We already know that apps can spy on our activities through data collection. But it’s another issue entirely when hackers take over our apps to spy on us and steal our data.
Fortunately, software developers are getting wise to some of the tricks being used to spy on you. In iOS 14, for example, a new set of icons will now alert you when your camera or microphone is recording. Tap or click here to see how Instagram got caught spying on users through the camera.
But now, hackers are using Instagram as a spy tool to steal user data — and this method won’t trip your camera or microphone sensor. They’re sending malicious files through Instagram and other apps that hijack your phone as soon as you save them. If you get a message with an image inside, here’s why you need to keep it away from your photo album.
Avoid this message scam and protect your phone
Have you received a message on Instagram or WhatsApp with an image inside recently? If you have, don’t save it — your phone and data could be at risk!
A new security report from Check Point shows that hackers are exploiting a bug on Instagram through the use of malicious image files. Once saved to your camera roll, these pictures will spring to life the next time you open up Instagram and turn your phone into a spying tool.
How does this work? Well, it all has to do with a glitch in Instagram’s image processing system. This system decodes images so they’ll upload to Instagram more efficiently, but malicious images can give hackers full access to your account, messages and albums. This means they can post or send messages on your behalf — spreading the scam even further.
This is an especially dangerous bug since the exploit can spread through what appear to be ordinary images. And with how easily internet memes can spread through messages, that cat photo you received might be able to take over your phone.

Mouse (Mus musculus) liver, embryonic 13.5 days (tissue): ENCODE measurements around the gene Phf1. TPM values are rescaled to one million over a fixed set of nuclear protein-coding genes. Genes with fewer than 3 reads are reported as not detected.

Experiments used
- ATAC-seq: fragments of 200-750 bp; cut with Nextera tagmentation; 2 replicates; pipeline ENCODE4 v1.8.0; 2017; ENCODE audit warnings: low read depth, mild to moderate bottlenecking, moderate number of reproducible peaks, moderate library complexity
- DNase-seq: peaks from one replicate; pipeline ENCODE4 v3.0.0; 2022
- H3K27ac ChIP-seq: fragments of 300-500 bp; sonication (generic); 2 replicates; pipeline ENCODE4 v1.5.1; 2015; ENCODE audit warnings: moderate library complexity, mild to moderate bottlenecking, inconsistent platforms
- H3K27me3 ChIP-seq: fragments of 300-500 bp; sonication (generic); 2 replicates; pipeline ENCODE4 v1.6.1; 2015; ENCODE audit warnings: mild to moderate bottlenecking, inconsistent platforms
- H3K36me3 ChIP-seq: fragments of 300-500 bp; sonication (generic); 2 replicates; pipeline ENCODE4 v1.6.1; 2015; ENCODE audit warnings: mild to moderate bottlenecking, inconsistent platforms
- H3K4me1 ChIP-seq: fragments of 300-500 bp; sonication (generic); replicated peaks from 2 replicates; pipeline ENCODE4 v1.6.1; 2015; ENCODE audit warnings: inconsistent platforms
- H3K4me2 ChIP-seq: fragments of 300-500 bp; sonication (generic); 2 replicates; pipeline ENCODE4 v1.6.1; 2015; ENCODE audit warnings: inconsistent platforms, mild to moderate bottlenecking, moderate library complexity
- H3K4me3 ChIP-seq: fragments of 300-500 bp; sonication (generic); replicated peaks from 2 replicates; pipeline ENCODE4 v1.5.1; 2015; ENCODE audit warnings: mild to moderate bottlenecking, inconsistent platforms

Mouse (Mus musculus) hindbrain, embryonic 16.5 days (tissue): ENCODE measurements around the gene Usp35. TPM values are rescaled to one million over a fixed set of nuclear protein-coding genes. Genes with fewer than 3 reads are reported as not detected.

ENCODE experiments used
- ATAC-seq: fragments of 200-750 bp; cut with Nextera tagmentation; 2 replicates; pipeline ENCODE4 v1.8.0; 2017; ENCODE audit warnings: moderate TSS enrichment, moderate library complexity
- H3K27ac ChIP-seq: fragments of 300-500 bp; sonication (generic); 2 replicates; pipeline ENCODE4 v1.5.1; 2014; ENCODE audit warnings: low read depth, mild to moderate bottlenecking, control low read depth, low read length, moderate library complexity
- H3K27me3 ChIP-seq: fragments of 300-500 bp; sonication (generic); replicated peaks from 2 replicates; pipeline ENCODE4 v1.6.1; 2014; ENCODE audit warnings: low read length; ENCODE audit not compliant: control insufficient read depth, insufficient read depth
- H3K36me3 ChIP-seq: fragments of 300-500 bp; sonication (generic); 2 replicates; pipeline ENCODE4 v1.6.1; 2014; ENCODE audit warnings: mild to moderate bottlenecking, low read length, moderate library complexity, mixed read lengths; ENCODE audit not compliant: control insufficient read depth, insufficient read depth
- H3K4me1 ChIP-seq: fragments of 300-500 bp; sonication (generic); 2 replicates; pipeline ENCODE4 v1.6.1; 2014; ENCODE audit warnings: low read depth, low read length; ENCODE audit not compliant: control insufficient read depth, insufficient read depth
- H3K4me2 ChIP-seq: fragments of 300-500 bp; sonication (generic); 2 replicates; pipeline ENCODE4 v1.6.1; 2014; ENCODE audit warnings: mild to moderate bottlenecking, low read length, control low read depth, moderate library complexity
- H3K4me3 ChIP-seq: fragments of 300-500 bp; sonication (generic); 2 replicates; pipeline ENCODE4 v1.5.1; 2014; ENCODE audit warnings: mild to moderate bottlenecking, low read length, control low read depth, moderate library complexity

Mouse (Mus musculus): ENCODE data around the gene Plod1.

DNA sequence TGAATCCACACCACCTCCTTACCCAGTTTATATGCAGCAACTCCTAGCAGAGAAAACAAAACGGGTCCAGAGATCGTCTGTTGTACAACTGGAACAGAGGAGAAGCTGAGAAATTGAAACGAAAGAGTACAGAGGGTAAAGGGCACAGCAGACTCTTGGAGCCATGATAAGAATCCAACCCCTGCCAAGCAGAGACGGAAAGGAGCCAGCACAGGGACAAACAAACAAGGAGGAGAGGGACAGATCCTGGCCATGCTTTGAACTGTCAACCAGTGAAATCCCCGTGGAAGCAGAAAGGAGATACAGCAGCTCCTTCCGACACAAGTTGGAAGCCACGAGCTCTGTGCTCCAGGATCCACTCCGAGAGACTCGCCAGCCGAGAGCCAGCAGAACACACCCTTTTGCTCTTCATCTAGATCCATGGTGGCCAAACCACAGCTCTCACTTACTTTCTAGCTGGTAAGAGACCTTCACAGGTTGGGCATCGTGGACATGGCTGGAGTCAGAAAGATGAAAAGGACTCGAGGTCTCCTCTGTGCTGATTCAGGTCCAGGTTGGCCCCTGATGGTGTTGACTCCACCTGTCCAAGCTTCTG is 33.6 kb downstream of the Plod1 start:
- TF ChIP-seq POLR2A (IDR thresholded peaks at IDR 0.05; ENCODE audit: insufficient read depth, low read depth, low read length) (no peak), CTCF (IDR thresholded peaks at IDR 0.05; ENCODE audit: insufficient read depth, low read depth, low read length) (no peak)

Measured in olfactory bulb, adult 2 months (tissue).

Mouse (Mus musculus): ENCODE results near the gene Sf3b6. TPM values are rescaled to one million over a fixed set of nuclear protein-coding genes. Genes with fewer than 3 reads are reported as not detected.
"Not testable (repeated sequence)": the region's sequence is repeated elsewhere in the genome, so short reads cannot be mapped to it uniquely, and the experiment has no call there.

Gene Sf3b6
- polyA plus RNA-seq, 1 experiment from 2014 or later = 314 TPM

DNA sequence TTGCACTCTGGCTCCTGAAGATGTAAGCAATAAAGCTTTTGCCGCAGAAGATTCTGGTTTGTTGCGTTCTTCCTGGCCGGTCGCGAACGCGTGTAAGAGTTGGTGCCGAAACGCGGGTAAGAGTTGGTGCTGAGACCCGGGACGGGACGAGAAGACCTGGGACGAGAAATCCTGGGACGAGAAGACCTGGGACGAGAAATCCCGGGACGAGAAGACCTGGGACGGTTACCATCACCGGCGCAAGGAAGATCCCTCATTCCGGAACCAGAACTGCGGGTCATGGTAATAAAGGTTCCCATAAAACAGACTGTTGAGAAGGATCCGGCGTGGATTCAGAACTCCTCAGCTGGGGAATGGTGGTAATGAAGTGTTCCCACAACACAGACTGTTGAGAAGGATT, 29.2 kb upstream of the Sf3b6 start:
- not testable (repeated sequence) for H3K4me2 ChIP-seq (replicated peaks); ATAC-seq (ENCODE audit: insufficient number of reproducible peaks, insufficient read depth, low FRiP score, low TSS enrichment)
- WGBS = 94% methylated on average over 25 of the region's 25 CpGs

In a worst-case scenario, hackers can also access phone contacts, camera and location data to spy on you. Instagram has denied that this is possible — claiming that Check Point is overstating the problem.
Who are we going to believe? Probably not the group owned by Facebook and with money to lose on this bug, that’s for sure.
How can I protect myself from this hack?
Let’s not beat around the bush: This bug is very, very bad. But thankfully, it won’t affect your phone if you don’t save images you receive in messages. Just viewing it on Instagram or WhatsApp isn’t enough to trigger the hack.
And despite downplaying the exploit, Instagram did release a patch for the bug that can be downloaded now. By updating the app, the issue is completely removed from your device — and the malicious images won’t have harmful effects.
Most of the time, your app will update automatically, but this isn’t always the case. Here’s how you can force an update:
On iOS, you can open App Store and tap on your account icon on the top right of your screen. Then, scroll down to your apps. If an update is available, Instagram will show up at the top. Tap Update to get the latest version.
On Android, you can open Google Play Store, tap My apps & games, and then tap Update.
It’s an easy fix for a major issue, so don’t miss out on this update. Otherwise, Facebook won’t be the only entity watching you through your phone. Tap or click here to see how to change your ad tracking settings for Facebook.